Japanese author and playwright Yukio Mishima's work is filled with seeming contradictions: the confluence of sex and death, the modern grotesqueries that result from the unremitting pursuit of the timeless and beautiful. His 1961 play, The Black Lizard, adapted into English for the first time by director Jerry Mouawad and translators Laurence Kominz and Mark Oshima, is no stranger to these obsessions. It revolves around a slinky minx of a criminal, the Black Lizard (the excellent Anne Sorce), who kills and preserves naked youthful bodies so she can admire their beauty forever.
But The Black Lizard is no dreary, dark parable. It is a thing of wit and intelligence and fun, a post-Brechtian, genre-bending romp at play with the deformed heart of the 1930s detective thriller. It reminds one, more than anything, of the ecstatic formal play of the early French New Wave. Characters spout existentialist tropes in the exaggerated cadences of camp noir. Everyone kills the ones they love, or dies trying. It's Alphaville meets Pierrot le Fou, on a kabuki stage.
On the surface, the story is simple. The Black Lizard has kidnapped the daughter of Japan's richest jeweler, to be ransomed at the price of a fabulous jewel. Detective Kogoro Akechi (played by Matt DiBiasio with a hilarious vocal resemblance to Patrick Warburton's The Tick) must catch her and save the girl. Criminal and detective—two sides of the same coin—are, of course, in terrible, impossible love.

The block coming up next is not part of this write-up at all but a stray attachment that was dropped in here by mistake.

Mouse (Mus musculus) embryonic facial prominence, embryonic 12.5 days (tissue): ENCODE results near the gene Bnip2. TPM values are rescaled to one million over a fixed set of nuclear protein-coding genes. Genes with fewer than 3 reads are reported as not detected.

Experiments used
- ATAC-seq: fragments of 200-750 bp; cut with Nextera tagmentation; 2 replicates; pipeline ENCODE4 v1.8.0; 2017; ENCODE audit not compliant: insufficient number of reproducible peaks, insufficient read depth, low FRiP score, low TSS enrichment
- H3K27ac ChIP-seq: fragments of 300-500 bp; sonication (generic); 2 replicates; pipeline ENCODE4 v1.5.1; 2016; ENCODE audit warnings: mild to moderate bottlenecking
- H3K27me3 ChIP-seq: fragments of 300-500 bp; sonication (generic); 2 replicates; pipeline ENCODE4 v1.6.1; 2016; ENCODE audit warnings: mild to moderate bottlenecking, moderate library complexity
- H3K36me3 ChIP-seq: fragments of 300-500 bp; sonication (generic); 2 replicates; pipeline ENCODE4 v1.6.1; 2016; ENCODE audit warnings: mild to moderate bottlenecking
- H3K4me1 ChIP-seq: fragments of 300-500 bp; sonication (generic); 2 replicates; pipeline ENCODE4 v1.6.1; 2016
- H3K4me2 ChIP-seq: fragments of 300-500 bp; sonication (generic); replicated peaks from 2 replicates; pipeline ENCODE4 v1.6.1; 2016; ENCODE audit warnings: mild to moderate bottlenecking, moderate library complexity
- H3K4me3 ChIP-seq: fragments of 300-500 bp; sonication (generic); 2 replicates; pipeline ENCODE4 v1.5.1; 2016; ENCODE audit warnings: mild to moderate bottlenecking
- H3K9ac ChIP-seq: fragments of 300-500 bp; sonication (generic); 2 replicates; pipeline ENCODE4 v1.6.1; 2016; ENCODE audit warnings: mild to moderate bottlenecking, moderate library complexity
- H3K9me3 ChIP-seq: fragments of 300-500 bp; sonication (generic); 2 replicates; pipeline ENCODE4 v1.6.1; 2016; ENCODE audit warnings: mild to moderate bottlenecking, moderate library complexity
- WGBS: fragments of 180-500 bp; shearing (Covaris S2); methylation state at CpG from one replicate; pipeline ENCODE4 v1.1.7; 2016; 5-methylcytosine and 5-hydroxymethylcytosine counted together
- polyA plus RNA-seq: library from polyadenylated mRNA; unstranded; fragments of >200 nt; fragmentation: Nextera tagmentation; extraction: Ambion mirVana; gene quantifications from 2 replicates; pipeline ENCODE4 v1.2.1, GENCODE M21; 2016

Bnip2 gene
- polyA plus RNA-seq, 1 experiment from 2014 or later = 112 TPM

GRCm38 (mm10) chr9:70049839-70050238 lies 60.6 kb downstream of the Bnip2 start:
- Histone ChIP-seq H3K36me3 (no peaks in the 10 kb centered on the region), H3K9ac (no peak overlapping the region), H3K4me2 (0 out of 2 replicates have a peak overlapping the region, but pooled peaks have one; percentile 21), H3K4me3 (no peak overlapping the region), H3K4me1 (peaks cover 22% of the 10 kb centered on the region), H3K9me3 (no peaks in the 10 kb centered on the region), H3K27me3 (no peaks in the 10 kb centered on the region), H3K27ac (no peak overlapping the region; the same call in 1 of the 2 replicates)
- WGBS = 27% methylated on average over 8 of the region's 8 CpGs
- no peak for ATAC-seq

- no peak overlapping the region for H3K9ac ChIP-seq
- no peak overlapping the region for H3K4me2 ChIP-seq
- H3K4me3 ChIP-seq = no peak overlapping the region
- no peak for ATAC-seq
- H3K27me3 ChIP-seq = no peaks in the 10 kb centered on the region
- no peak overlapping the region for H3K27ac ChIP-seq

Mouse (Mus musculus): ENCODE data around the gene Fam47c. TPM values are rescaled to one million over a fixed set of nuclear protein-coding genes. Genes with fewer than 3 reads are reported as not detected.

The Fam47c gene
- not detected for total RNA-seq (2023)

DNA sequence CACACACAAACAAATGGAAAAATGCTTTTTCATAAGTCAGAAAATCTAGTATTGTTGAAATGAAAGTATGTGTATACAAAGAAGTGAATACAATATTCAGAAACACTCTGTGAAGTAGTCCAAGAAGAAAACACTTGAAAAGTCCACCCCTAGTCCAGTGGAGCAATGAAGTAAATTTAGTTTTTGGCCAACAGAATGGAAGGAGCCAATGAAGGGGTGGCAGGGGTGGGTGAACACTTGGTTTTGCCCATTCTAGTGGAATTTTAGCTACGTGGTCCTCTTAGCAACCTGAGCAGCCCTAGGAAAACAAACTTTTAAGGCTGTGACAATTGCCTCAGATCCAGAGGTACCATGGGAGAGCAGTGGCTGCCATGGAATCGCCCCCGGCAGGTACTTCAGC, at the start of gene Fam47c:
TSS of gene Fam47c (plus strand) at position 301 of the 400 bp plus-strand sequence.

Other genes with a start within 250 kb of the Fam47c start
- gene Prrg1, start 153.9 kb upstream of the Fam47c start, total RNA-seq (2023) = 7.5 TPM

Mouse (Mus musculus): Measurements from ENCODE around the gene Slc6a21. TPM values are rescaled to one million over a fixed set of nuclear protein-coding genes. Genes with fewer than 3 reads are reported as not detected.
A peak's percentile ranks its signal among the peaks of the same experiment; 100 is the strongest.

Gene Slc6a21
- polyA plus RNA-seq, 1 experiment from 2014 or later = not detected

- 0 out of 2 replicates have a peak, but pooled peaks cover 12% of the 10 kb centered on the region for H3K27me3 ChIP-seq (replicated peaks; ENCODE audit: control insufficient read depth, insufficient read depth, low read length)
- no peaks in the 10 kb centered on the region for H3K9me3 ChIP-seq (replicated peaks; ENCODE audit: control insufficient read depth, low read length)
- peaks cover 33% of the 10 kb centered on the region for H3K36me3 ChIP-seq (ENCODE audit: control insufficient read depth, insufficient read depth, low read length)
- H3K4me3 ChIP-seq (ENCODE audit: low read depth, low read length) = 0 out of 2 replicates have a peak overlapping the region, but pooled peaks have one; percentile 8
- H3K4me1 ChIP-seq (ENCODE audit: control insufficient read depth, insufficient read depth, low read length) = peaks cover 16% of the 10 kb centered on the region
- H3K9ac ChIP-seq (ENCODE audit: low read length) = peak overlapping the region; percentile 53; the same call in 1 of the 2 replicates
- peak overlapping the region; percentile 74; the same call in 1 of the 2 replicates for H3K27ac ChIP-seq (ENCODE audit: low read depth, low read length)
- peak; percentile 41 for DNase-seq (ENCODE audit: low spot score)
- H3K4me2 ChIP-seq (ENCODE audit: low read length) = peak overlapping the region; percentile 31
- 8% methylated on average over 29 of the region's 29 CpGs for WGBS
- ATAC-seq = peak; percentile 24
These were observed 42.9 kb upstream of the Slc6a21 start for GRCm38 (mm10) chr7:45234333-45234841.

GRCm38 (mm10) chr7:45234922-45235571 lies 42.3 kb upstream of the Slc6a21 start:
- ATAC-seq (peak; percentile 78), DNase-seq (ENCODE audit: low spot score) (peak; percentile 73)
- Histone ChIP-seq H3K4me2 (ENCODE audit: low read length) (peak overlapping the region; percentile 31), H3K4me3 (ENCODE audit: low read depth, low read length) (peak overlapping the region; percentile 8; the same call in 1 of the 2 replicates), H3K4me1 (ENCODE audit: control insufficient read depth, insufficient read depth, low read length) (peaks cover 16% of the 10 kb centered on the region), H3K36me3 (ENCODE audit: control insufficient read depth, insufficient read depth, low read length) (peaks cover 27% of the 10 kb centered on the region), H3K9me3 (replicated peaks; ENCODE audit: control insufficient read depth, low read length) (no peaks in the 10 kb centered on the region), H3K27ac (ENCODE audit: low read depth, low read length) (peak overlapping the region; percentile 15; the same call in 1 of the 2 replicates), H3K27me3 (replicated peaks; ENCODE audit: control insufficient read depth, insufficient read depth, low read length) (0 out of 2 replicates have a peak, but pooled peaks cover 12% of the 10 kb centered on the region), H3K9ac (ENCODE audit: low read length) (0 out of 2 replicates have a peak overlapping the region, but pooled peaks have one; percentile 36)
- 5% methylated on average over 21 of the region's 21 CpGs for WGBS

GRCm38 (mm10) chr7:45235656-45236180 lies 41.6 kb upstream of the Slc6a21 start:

Director Mouawad smartly plays Mishima's script for maximum estrangement, breaking up the acts with staid Caucasian kabuki and allowing the characters to exist as satirical archetypes. Their inner monologues emerge in red-lit interludes, with sudden and uncanny poetic intensity. It is the sound, especially (designed by John Berendzen and Kyle Delamarter), that gives the play its flavor: abrasive Orientalized music, the recorded "tock!" of struck wood blocks thrust amid dialogue, the screeing city sounds of Tom Waits' "Midtown" instrumental.
The sound is a knowing John Zorn-style pastiche, and one of the biggest cues to how Mishima's play is to be viewed: not as kabuki detective thriller, and certainly not as a philosophical meditation on beauty and control, but rather as a heavily ironized postmodern stew of the serious, the formal and the downright trashy. Rather than farce, it is a detached quotation of farce, a precise clockwork of profane surprise.
SEE IT: Imago Theatre, 17 SE 8th Ave., 231-9581. 7:30 pm Thursdays, 8 pm Fridays-Saturdays. Through June 2. $15-$30. Production contains nudity.